Bribery, Fraud and Corruption (BFC) Business and Process Issues that avoid BFC factors that often cause costs to spiral out of control
The unified Copenhagen Charter framework on BFC lays down the strategic and comprehensive strategy for successful BFC business and process control - providing accountability, transparency and efficiency across the enterprise.
Due to the regulatory activities of The FCPA and The UK Bribery Act, most global companies, are stepping up to face the challenges of managing BFC in a holistic and strategic manner.
Most BFC stakeholders agree that in coming years, companies will create BFC business process based on governance, risk and compliance (GRC) architectures, develop risk intelligence, and implement BFC platforms, along with centralized communication and training on corporate BFC policies and procedures.
Taking the above Copenhagen Charter on BFC system there will be a further evolution of the enterprise role based on:
- GRC domain expertise, investing in automated solutions
- Automate end-to-end GRC activities
- BFC governance and oversight related to enterprise risk management, internal controls, control testing, remediation and case management are important components of the Copenhagen Charter BFC Business process approach.
Global organizations are being challenged to navigate through the proliferation of new BFC standards. The stakeholder expectations are on effective performance objectives, sustainable value, and protecting the company's brand.
All corporations have to comply with BFC regulations and at the same time demonstrate their ability to satisfy investors, stakeholders, and win the public goodwill. However many struggle to bring these factors together because it can be a long and bumpy ride to converge the different, yet entwined disciplines of the BFC to the components of Governance, Risk, and Compliance (GRC) processes and activities.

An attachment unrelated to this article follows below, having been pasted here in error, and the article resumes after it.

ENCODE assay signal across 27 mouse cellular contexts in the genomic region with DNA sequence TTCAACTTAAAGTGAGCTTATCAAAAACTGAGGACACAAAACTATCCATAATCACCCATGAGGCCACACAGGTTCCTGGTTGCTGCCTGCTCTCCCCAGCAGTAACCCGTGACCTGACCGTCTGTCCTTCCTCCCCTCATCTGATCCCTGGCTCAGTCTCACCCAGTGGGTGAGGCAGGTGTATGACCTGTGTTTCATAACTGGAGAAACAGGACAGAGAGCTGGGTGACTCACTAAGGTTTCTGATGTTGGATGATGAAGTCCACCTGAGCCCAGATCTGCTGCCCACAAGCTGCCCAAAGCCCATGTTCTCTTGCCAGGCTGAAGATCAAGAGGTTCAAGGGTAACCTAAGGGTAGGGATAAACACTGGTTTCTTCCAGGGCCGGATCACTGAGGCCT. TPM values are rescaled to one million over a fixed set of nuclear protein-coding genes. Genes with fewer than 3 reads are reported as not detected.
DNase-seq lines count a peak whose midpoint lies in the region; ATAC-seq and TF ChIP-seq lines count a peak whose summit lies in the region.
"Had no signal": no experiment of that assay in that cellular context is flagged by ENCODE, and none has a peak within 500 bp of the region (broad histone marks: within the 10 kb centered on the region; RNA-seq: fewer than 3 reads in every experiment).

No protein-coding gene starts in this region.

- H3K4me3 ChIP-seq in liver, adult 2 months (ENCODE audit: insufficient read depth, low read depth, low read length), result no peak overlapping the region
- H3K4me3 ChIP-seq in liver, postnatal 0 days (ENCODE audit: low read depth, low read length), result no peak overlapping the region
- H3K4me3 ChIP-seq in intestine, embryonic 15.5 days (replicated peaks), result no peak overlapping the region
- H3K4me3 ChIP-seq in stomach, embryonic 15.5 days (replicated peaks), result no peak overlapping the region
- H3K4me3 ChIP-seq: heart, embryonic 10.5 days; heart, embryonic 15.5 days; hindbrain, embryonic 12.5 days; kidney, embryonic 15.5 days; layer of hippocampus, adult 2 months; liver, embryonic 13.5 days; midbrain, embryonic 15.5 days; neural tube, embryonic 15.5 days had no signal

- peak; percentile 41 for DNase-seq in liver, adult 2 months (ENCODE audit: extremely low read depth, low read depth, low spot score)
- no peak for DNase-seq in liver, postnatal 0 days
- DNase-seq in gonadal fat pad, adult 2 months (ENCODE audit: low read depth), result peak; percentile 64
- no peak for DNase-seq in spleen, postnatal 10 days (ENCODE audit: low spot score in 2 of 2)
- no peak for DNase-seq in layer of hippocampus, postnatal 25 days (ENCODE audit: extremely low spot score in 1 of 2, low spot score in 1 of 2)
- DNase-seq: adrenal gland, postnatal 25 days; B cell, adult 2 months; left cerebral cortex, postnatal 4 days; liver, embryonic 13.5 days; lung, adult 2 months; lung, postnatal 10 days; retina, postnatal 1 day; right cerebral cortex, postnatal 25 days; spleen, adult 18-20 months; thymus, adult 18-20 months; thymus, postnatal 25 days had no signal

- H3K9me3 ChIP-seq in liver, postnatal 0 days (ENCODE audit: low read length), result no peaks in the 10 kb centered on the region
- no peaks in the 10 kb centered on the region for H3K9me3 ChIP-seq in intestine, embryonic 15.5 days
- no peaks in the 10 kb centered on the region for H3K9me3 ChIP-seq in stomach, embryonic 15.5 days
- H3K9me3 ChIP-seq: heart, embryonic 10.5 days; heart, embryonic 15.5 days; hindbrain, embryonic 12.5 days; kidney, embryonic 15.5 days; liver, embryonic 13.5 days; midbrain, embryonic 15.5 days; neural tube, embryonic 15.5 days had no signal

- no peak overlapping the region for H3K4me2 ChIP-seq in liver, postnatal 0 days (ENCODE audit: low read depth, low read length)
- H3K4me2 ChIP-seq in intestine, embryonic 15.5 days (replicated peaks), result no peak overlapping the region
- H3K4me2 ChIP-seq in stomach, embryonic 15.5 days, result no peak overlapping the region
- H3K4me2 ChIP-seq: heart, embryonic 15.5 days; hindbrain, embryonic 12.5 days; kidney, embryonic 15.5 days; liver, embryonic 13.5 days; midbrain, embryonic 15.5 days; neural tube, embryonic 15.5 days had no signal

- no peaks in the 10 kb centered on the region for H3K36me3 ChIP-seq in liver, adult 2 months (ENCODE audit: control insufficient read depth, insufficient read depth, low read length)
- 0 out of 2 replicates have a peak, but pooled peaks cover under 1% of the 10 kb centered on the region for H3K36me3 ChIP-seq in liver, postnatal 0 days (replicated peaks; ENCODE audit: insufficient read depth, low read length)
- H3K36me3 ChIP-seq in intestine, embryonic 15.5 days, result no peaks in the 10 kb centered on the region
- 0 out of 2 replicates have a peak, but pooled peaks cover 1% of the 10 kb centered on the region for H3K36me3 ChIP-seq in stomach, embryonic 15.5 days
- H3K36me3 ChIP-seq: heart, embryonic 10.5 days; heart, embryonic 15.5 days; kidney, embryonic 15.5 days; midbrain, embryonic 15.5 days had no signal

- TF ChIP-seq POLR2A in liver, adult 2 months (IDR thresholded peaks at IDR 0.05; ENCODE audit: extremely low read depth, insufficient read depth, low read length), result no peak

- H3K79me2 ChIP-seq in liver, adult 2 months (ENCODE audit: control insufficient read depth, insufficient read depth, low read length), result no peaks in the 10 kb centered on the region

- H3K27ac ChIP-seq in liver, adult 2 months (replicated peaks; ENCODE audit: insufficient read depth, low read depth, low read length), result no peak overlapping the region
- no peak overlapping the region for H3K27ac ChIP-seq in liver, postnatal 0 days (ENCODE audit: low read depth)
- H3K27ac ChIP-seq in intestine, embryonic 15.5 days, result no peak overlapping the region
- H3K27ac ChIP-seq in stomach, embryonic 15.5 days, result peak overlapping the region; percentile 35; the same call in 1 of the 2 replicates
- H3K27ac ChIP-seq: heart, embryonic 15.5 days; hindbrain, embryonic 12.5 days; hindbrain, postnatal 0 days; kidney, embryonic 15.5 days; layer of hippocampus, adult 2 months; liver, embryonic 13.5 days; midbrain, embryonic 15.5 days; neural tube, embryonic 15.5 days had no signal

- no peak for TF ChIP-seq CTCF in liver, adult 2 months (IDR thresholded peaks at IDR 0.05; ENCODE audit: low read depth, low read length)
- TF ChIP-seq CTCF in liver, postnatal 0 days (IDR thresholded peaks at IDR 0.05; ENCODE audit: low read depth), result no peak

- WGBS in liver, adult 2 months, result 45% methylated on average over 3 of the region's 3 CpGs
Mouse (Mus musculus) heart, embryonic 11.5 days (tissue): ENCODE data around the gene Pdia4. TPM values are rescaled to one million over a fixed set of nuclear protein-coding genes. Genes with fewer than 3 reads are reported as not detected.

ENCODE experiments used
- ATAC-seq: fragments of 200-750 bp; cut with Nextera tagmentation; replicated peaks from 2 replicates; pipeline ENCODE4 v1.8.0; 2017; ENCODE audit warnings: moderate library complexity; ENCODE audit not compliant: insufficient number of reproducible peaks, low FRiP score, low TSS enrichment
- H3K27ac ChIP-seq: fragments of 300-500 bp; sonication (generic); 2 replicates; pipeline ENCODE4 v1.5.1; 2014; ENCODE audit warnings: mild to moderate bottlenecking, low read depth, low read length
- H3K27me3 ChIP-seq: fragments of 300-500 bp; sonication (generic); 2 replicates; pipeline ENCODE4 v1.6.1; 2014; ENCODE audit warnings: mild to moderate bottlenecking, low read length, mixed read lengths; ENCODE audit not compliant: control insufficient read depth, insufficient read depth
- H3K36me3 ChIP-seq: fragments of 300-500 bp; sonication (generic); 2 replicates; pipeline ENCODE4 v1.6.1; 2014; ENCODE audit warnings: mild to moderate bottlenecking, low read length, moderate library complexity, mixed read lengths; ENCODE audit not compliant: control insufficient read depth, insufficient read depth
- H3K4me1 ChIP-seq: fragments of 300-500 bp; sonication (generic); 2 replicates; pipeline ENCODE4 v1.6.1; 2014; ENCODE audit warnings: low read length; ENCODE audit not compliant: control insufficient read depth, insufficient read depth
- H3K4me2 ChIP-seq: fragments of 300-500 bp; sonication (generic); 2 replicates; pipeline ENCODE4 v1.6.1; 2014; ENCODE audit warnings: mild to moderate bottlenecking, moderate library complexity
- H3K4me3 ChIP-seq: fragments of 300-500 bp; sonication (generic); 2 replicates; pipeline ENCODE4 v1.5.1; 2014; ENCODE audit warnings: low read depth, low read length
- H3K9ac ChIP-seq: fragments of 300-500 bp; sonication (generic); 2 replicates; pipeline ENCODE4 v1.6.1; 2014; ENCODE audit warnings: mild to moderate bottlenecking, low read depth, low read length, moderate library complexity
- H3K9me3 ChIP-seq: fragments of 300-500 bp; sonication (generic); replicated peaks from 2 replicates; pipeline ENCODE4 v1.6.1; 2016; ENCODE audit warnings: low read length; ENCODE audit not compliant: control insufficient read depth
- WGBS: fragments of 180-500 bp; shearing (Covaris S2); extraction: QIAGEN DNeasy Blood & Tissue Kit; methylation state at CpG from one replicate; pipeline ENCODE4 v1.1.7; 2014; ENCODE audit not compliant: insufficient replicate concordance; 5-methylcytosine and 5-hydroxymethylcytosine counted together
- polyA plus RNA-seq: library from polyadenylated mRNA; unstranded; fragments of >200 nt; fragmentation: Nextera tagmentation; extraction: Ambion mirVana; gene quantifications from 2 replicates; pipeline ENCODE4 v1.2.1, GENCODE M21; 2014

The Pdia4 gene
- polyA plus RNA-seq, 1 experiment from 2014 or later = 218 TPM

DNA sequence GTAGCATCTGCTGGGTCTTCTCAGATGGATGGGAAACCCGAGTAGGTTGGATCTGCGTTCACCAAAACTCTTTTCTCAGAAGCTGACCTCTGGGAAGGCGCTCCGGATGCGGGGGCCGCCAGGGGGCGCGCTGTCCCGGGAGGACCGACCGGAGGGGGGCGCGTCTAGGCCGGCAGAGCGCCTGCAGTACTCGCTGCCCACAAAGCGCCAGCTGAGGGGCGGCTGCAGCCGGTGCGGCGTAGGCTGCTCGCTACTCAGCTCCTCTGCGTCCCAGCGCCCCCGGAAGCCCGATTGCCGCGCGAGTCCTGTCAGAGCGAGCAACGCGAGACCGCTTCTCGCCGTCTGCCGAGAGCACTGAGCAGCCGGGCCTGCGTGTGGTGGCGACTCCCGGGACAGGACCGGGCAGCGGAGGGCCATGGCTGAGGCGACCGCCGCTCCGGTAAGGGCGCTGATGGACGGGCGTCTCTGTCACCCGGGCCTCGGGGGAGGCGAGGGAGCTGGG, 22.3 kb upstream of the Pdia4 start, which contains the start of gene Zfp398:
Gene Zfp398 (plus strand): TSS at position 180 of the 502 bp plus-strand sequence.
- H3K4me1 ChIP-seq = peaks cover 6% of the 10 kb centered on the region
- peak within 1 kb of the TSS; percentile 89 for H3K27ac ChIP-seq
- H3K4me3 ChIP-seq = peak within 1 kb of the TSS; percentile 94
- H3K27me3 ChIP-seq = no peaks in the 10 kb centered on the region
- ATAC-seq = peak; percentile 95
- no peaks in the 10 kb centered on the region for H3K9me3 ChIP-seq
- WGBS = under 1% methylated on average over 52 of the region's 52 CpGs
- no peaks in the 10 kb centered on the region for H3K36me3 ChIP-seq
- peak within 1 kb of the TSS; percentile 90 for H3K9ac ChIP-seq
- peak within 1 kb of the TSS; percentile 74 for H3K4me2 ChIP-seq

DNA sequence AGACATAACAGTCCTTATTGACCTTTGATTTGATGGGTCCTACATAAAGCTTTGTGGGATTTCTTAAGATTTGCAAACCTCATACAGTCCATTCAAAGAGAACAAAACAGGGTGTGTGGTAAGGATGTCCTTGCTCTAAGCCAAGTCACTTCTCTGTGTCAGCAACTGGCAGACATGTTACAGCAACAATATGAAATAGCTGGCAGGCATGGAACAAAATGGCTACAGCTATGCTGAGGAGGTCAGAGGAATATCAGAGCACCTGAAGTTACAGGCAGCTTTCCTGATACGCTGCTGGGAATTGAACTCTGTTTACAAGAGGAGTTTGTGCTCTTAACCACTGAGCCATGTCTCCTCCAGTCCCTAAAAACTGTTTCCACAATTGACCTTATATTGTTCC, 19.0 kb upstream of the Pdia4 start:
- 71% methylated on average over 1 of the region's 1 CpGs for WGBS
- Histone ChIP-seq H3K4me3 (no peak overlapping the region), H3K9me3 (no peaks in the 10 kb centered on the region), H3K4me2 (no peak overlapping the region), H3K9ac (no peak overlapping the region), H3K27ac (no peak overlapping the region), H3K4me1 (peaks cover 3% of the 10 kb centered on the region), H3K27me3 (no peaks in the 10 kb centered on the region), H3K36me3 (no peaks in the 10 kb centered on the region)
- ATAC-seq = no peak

The high costs of BFC compliance, organizations are now increasingly demanding more from their GRC compliance approaches. In particular, they need to replace siloed GRC solutions that address different compliance issues with a more holistic approach that can support numerous BFC mandates and better align with business strategies and objectives.
Copenhagen Charter means disqualifying the siloed approach that increases the overall business risk for the organizations. The siloed approach will often result in inconsistent.
documentation, unreliable tests, and the extensive use of excel spreadsheets that result in errors, fraud and redundancy.
Copenhagen Charter approach encourages the concept of a cross-functional convergence of BFC activities that constitute a innovative approach to avoid the above problems and issues. Our approach replaces the traditional fragmented or silo mentality and helps you to overcome the problems caused by the fragmented approach to BFC business and process issues.